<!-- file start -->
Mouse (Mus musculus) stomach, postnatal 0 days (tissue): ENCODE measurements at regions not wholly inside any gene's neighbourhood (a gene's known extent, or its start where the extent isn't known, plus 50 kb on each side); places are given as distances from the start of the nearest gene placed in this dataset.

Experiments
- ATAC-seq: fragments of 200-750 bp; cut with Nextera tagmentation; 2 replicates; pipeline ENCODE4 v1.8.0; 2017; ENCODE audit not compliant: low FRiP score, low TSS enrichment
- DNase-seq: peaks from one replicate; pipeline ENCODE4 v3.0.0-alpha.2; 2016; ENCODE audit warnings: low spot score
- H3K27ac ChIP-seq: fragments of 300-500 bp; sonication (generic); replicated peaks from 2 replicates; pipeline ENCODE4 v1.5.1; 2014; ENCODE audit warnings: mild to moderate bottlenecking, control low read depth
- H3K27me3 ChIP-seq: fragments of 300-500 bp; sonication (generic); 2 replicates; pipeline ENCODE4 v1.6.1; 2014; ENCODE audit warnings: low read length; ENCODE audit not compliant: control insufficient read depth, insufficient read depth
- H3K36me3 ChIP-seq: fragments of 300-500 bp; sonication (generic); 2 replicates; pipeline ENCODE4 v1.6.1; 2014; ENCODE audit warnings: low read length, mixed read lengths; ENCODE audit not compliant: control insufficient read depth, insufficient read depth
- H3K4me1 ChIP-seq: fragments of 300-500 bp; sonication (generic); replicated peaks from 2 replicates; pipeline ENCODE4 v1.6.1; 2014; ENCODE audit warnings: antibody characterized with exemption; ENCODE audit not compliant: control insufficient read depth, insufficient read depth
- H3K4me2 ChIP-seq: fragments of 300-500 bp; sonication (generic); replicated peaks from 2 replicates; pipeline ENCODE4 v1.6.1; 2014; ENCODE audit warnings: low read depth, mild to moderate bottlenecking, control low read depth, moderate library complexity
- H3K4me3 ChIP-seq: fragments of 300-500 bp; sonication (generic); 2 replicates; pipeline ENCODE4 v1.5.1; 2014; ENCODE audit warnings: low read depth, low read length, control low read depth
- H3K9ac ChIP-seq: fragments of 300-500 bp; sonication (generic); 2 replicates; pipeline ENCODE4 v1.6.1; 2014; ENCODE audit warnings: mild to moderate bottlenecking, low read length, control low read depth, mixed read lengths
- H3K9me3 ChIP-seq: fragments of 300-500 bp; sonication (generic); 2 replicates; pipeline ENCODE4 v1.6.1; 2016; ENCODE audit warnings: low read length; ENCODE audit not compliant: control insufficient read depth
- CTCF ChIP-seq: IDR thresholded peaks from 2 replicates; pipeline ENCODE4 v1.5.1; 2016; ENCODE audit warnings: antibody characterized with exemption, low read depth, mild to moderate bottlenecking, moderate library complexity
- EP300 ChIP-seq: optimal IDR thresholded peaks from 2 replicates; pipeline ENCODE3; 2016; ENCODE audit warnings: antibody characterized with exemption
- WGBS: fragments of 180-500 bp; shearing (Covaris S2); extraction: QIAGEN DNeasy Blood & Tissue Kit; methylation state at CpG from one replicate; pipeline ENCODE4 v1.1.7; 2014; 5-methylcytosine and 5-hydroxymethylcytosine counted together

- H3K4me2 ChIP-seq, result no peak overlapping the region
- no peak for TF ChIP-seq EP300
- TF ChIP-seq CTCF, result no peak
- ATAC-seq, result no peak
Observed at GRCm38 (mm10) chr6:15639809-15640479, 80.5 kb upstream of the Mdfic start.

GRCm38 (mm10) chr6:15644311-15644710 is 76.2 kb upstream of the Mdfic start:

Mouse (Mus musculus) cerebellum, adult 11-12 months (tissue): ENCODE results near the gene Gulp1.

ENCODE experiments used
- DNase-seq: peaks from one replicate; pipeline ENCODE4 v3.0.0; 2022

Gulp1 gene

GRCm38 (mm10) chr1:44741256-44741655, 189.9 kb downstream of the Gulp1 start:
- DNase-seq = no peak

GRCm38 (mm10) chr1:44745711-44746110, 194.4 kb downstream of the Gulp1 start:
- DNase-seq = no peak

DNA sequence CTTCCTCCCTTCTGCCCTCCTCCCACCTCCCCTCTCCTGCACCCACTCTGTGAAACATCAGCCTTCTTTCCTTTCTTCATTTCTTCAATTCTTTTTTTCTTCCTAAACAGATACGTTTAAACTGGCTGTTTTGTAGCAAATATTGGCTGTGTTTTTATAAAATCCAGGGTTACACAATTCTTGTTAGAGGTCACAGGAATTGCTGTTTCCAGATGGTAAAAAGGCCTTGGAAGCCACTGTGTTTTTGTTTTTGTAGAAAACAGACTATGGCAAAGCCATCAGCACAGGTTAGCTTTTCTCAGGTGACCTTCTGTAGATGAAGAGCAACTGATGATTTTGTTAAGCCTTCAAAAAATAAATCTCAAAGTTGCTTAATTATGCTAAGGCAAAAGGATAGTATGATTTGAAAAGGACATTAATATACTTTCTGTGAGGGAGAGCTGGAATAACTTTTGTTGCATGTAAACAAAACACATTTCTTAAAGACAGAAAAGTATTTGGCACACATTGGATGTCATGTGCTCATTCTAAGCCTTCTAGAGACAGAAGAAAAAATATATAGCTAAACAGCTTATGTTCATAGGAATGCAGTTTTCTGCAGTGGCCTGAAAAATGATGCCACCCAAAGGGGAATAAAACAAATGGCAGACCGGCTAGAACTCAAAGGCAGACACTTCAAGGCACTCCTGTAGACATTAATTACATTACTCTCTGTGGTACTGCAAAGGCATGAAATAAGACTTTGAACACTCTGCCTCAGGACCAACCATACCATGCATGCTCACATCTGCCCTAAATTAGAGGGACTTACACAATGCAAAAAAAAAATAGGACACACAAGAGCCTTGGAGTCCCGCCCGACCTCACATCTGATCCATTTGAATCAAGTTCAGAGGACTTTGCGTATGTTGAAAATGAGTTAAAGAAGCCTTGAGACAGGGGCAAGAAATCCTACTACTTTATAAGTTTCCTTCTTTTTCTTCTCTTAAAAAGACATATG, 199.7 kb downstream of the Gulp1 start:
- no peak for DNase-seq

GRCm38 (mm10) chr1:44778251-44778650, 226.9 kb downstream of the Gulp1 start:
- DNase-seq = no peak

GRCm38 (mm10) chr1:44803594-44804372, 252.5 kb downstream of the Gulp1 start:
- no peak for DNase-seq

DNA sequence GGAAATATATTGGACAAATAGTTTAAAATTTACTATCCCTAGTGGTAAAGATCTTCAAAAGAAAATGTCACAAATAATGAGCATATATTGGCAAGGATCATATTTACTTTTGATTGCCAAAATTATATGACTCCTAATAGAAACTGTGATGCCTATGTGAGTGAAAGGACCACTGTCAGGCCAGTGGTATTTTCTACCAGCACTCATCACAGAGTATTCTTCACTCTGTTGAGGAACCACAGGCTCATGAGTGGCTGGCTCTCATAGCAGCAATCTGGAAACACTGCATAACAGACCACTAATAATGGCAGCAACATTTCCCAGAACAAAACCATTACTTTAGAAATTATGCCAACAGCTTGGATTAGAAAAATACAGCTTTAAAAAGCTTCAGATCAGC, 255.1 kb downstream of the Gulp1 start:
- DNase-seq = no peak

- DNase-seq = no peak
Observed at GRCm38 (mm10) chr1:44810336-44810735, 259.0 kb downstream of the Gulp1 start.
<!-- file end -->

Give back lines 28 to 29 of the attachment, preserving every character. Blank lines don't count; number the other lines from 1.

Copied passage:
GRCm38 (mm10) chr1:44745711-44746110, 194.4 kb downstream of the Gulp1 start:
- DNase-seq = no peak